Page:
Is It Better to Know the Pain Is Coming?

I have a rerun of a medical procedure scheduled for next week. The first time I had it done, the medical professions assured me ahead of time that it would be no big deal and so that’s what I planned for. I went to the doctor’s after work (even though it meant seeing someone other than my usual provider). I planned to go to the gym after (What? They said it was no big deal!) and I had not arranged for a sub the next day at work.

Except it was a big deal. I didn’t get back home until late. Not because of the gym, but because I had to keep pulling over to vomit from the pain. I ended up teaching from a rolling chair for the next week, kicking myself every day for not arranging a sub the night before. I was still on the meds prescribed to me post-divorce, but even those weren’t enough to provide decent slumber for a few nights.

It was a terrible few days.

I learned from that experience (especially after reading that it’s a common one). This time is different. I will take Advil before the appointment. I couldn’t secure a ride, but the office is now closer to home and I’ll make sure my stomach is empty. I have already arranged for a sub on the next day and I have a few pain pills left over just in case.

So, I’m ready. But I’m also anxious.

The first time, all of the agony was on the back-end once the pain hit.

This time, I’ve transferred the agony to the front-end. Which means I’m ready. But I may be stressing over pain that won’t be as bad as I fear.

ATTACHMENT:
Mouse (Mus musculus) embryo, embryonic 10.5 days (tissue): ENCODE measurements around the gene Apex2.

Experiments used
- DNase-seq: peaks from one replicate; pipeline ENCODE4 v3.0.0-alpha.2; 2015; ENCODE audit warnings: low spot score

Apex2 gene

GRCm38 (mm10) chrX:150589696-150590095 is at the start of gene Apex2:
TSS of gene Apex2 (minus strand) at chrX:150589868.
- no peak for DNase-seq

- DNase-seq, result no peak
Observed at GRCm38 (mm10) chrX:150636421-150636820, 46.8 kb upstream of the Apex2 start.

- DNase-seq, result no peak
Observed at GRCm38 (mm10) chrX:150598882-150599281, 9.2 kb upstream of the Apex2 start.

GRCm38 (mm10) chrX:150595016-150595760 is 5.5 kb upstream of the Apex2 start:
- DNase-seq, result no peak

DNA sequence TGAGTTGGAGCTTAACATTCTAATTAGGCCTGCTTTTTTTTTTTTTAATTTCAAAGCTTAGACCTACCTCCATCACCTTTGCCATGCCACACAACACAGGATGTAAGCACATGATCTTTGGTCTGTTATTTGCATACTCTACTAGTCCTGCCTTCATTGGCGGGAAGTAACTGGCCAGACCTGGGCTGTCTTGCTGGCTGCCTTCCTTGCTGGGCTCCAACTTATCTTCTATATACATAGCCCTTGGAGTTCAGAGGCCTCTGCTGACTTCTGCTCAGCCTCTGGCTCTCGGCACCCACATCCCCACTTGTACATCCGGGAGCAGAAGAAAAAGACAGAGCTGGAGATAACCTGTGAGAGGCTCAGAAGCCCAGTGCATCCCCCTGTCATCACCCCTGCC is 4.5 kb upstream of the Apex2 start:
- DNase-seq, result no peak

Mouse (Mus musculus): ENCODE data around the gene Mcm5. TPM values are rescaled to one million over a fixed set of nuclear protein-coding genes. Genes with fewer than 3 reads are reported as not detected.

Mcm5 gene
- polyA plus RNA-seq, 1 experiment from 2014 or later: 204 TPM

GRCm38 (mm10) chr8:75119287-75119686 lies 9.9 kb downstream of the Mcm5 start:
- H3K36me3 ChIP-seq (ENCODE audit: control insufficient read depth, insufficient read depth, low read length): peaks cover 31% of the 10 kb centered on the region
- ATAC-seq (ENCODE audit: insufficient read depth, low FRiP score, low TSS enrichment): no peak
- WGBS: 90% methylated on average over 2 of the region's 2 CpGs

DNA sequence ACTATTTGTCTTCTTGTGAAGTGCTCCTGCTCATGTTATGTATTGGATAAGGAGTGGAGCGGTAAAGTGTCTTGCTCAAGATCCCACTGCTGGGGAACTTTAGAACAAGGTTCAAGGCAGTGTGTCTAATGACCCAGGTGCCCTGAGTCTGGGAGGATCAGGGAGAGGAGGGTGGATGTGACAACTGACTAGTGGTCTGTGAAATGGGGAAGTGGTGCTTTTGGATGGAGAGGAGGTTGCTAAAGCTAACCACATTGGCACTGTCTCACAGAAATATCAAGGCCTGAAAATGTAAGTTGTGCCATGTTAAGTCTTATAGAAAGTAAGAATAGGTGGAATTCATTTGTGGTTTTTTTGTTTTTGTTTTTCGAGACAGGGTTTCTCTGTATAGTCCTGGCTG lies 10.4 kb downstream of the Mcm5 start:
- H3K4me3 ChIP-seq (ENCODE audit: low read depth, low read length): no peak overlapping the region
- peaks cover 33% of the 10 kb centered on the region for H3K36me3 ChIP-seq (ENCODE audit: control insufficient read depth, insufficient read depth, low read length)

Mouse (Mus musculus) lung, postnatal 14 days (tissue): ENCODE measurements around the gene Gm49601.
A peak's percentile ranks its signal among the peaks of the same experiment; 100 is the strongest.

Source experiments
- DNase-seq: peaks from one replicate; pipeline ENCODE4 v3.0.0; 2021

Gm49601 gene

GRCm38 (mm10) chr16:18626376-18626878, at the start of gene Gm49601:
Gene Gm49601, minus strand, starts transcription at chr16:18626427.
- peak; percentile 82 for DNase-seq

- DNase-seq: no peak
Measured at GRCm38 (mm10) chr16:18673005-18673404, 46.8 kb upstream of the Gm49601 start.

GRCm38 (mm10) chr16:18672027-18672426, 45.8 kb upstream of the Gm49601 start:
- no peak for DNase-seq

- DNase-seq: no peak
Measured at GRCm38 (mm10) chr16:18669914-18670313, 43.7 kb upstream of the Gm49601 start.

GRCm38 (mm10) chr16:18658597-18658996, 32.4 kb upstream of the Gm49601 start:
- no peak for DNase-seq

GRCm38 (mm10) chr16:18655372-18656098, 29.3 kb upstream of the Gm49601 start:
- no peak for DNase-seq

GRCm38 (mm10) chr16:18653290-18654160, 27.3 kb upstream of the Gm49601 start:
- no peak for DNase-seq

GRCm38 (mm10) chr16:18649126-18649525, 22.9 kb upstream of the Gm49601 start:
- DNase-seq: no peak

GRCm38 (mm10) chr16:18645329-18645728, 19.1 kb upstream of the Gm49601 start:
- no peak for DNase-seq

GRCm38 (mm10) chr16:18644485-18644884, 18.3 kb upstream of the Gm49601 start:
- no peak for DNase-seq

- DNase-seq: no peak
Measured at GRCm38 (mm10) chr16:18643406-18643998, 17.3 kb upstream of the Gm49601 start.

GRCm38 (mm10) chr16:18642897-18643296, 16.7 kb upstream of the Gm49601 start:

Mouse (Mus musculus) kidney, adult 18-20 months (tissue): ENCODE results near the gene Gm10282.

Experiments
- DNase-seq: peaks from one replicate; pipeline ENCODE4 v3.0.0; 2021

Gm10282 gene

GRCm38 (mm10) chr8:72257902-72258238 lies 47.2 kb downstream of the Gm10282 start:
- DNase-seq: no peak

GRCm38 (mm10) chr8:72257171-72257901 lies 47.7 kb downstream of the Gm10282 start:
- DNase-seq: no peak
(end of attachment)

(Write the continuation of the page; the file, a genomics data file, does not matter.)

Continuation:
So is it better to know the pain is coming so that you can prepare even though the anticipation of the pain is often worse that the pain itself?

Or is it better to be blindsided, caught unprepared and bowled over by the pain yet blissfully unaware before?

I’m not sure about the answer. But right now, in the pre-anxiety, I’d happily trade for happily ignorant.

Related:

I Was Lucky

Pros and Cons of a Disappearing Act

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8 thoughts on “Is It Better to Know the Pain Is Coming?

  1. For me I think it’s better not to know ahead of time.

    Regardless of whether you know or you don’t know, you still have no choice but to endure it. In some cases (like childbirth for me), that process of surviving it means that all the higher order mental functions that separate us from the animals just stop. So although I’m in pain I’ve lost the ability to think about my pain and my situation; I’m in complete tunnel-vision mode. It’s only afterward when the human part of my brain has returned that I look back on what I experienced and shudder – in some ways it’s worse to think about it than it is to go through it.(*)

    If you know ahead of time, none of the above changes; however, this time you have all the anxiety ahead of time on top of it. You can’t really enjoy your last few hours / days before the pain really begins.

    (*) All that being said, the only feeling in the world that makes you look forward to labor is the feeling of being 9 months pregnant. πŸ™‚

      1. Well, I think it’s more like you want pregnancy to end so bad that the thought of labor doesn’t bother you because at least at the end of it all the pregnancy is OVER. πŸ™‚

  2. Surgery/Medical pain – absolutely
    emotional pain – maybe as I know that I for one would have done a few things differently with everything I have been through the last 12 months. Especially last month.

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